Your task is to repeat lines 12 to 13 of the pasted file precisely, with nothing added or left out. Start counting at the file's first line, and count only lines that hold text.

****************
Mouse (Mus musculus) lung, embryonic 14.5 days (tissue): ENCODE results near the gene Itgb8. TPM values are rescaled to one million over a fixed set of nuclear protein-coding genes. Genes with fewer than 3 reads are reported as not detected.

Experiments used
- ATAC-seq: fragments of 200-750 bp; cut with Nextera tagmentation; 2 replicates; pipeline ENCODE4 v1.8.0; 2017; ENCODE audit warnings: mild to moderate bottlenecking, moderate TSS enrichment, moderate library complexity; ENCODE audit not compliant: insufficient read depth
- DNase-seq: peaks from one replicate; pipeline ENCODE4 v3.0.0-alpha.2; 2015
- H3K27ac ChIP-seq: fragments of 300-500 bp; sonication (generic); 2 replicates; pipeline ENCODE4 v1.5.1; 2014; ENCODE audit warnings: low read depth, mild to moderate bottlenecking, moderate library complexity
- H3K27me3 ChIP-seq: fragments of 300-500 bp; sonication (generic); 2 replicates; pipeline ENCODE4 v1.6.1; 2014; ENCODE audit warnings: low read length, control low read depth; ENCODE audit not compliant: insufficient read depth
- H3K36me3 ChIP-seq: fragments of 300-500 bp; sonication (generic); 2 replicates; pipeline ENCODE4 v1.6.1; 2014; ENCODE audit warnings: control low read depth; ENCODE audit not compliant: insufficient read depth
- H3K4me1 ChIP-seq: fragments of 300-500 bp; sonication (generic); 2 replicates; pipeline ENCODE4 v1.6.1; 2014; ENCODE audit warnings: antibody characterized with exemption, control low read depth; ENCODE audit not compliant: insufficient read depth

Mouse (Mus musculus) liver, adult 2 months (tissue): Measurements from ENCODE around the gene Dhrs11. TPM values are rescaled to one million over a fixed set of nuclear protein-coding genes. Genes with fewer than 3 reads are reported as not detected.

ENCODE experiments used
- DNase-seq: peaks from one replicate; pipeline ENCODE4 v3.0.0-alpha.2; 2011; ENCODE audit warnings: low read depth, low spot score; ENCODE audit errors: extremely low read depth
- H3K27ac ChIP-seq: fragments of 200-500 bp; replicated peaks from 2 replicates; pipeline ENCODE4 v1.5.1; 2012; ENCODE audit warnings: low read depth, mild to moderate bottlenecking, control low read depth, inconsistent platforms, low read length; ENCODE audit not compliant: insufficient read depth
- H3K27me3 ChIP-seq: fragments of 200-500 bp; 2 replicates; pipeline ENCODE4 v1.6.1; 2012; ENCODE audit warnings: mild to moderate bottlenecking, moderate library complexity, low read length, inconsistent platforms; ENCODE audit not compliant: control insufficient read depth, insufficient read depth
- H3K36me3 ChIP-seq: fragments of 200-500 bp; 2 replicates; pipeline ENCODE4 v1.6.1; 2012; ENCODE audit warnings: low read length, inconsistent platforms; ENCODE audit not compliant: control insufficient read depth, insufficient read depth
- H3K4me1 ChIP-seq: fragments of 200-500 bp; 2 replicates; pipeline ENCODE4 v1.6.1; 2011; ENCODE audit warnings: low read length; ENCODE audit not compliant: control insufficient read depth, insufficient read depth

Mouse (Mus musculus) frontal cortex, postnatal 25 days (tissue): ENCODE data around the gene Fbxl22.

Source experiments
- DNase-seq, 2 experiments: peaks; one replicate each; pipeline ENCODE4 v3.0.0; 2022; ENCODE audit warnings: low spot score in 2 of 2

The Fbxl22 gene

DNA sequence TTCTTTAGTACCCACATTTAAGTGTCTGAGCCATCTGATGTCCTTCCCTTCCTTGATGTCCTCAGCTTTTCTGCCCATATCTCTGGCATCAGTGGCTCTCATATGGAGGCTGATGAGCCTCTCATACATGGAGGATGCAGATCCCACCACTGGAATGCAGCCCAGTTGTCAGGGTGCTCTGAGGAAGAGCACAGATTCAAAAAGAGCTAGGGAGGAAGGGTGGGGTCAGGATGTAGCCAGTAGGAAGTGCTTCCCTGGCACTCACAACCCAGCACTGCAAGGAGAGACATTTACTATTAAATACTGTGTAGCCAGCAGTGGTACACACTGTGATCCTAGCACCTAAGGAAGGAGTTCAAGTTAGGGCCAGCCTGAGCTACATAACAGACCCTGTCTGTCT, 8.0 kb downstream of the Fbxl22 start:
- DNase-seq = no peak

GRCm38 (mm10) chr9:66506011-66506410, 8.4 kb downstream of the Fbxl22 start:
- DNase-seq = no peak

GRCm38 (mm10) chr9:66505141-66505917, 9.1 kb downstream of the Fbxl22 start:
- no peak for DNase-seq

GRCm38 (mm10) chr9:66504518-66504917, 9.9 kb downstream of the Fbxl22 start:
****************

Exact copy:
- H3K27ac ChIP-seq: fragments of 200-500 bp; replicated peaks from 2 replicates; pipeline ENCODE4 v1.5.1; 2012; ENCODE audit warnings: low read depth, mild to moderate bottlenecking, control low read depth, inconsistent platforms, low read length; ENCODE audit not compliant: insufficient read depth
- H3K27me3 ChIP-seq: fragments of 200-500 bp; 2 replicates; pipeline ENCODE4 v1.6.1; 2012; ENCODE audit warnings: mild to moderate bottlenecking, moderate library complexity, low read length, inconsistent platforms; ENCODE audit not compliant: control insufficient read depth, insufficient read depth